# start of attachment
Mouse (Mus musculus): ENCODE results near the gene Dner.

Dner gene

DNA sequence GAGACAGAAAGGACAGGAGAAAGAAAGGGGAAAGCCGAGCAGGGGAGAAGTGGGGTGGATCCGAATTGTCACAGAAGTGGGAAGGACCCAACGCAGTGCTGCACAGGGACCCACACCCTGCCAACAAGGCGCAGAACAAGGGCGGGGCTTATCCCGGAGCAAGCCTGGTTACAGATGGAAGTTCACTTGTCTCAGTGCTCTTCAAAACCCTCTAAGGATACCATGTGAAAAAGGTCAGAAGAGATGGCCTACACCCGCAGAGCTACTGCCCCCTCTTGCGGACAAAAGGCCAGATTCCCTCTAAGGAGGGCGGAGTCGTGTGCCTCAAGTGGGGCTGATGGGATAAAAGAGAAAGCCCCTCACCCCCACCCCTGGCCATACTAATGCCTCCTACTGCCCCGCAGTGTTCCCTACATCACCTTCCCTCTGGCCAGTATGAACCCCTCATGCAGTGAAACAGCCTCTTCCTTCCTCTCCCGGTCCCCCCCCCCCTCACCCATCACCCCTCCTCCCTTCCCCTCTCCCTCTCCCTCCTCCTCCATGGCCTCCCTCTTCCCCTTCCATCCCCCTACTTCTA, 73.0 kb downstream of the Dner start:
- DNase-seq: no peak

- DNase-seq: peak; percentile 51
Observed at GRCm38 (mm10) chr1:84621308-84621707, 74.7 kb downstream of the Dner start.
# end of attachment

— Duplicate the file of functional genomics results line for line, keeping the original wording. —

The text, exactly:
Mouse (Mus musculus): ENCODE results near the gene Dner.

Dner gene

DNA sequence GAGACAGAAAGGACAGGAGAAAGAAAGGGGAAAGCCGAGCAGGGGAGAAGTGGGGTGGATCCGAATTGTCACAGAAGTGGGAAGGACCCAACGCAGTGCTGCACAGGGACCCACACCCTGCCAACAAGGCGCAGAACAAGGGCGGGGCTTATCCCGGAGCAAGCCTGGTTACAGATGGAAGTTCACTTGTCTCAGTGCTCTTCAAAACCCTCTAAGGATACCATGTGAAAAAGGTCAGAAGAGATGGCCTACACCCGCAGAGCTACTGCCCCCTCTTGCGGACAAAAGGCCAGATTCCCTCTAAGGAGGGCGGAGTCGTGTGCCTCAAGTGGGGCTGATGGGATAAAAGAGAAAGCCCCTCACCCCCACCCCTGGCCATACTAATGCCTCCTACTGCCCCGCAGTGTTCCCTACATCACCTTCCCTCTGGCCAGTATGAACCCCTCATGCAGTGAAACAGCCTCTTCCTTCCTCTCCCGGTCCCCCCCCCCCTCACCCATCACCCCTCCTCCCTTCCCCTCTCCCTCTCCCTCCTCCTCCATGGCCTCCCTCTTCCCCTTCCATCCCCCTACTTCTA, 73.0 kb downstream of the Dner start:
- DNase-seq: no peak

- DNase-seq: peak; percentile 51
Observed at GRCm38 (mm10) chr1:84621308-84621707, 74.7 kb downstream of the Dner start.